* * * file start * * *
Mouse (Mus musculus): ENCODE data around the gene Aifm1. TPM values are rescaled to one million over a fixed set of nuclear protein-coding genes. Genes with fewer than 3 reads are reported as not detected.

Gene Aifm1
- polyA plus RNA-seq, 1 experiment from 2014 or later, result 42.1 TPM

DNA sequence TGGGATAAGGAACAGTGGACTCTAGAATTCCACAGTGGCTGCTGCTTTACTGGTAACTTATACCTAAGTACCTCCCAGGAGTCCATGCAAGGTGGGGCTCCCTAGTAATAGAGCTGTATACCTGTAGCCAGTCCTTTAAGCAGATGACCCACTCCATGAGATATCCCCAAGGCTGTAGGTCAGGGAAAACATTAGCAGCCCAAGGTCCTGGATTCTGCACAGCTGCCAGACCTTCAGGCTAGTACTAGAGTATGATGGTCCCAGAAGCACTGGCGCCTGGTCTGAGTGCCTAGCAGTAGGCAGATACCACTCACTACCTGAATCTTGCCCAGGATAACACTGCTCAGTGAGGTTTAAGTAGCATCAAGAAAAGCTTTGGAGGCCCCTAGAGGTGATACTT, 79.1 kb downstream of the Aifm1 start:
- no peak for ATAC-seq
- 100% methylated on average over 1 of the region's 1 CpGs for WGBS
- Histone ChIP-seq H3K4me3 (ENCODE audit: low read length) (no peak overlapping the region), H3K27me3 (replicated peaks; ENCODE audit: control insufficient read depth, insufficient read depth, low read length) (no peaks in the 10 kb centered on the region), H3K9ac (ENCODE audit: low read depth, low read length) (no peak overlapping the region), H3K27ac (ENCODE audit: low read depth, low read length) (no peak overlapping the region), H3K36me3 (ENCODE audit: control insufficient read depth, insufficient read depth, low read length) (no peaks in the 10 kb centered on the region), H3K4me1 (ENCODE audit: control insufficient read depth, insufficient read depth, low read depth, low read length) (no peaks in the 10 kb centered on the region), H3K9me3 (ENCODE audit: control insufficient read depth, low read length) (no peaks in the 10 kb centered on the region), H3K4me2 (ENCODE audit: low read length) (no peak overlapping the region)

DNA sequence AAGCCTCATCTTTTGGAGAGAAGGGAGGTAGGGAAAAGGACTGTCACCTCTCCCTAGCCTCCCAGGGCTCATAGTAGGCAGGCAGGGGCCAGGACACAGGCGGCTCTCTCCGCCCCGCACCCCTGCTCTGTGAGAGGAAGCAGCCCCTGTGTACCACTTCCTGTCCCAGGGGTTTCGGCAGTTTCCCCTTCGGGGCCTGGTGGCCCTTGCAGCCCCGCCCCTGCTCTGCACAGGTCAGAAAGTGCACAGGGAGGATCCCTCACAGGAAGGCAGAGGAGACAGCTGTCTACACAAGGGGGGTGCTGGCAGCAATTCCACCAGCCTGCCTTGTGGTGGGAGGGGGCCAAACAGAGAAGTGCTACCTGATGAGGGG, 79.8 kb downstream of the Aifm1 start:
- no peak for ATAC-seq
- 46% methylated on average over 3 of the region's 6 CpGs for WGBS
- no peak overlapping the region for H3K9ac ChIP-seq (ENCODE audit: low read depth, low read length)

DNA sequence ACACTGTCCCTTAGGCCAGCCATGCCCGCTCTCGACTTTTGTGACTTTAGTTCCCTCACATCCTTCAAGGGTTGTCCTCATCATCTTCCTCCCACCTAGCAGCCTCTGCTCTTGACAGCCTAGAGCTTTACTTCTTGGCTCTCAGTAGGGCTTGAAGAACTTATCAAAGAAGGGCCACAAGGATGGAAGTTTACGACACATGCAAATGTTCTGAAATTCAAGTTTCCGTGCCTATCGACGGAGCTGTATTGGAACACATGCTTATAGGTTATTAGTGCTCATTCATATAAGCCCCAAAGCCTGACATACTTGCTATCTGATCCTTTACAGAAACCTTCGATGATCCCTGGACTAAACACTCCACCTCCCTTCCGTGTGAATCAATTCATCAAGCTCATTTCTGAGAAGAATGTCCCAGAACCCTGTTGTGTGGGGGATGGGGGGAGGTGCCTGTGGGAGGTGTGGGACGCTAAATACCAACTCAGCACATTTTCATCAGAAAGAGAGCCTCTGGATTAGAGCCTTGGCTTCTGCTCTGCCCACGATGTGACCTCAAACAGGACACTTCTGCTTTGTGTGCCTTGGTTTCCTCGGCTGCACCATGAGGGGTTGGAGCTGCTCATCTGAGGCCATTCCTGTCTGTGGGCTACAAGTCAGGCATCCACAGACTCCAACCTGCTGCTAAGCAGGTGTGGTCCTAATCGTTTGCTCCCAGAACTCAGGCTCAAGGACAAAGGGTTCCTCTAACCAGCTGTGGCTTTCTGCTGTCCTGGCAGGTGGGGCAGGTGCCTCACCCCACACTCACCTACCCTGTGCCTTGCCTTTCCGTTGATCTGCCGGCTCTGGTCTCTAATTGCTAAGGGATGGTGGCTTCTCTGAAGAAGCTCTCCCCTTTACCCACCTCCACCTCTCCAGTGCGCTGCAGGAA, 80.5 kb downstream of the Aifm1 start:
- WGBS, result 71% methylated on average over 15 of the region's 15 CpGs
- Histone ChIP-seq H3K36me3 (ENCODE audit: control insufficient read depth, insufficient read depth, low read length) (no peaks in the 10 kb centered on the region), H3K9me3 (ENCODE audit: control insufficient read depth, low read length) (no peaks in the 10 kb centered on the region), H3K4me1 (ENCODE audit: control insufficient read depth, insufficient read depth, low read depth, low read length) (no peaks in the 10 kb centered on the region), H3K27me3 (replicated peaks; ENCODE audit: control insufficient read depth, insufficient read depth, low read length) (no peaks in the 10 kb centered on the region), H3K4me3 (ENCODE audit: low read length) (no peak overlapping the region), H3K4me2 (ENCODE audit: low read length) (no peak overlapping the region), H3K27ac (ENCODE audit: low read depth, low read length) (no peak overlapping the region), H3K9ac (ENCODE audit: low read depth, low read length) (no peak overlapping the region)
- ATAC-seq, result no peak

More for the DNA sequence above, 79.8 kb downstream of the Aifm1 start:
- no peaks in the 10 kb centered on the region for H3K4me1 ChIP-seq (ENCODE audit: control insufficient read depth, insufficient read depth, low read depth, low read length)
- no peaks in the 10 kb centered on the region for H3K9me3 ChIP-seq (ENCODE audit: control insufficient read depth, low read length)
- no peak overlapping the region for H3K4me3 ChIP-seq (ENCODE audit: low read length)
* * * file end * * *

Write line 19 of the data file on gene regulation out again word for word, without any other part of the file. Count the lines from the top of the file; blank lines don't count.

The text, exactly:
- no peak overlapping the region for H3K4me3 ChIP-seq (ENCODE audit: low read length)